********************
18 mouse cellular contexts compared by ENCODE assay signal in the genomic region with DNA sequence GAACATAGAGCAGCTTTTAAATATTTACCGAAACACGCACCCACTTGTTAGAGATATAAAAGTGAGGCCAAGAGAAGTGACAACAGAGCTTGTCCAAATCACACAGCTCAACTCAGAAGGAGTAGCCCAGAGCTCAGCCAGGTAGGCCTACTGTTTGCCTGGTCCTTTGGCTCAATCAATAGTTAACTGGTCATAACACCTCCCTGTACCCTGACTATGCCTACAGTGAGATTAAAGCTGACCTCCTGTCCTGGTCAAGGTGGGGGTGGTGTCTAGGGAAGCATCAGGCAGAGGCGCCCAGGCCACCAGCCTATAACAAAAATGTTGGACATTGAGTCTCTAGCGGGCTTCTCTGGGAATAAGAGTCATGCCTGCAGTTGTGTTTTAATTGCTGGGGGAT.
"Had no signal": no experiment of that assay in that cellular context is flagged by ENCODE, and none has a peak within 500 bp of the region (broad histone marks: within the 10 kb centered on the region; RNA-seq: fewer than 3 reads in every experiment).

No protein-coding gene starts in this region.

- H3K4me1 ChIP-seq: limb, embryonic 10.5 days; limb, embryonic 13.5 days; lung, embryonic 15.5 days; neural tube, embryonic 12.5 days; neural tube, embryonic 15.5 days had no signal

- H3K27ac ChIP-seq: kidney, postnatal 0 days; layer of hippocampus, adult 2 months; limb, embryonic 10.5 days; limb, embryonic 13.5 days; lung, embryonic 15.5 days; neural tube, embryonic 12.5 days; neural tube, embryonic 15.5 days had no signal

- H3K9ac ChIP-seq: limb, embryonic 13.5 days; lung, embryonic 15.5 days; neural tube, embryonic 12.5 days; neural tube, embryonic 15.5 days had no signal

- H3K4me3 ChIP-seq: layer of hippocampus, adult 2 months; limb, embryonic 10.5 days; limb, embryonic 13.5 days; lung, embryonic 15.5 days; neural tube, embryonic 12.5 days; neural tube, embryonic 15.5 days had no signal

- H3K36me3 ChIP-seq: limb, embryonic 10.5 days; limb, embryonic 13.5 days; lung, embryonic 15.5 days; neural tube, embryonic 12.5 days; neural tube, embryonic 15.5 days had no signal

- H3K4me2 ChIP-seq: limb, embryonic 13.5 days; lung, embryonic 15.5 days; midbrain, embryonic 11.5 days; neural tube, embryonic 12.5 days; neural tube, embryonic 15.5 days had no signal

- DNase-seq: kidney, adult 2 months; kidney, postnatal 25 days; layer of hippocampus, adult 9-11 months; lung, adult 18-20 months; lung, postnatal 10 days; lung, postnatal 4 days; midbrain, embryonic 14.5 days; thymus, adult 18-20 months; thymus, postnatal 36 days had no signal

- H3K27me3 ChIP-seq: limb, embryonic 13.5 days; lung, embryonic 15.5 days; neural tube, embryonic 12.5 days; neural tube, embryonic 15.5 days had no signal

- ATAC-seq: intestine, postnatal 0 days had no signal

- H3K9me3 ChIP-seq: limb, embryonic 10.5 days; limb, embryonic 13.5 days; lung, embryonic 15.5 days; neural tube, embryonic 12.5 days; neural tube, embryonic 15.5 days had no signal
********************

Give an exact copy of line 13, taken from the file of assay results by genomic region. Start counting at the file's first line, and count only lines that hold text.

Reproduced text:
- H3K9me3 ChIP-seq: limb, embryonic 10.5 days; limb, embryonic 13.5 days; lung, embryonic 15.5 days; neural tube, embryonic 12.5 days; neural tube, embryonic 15.5 days had no signal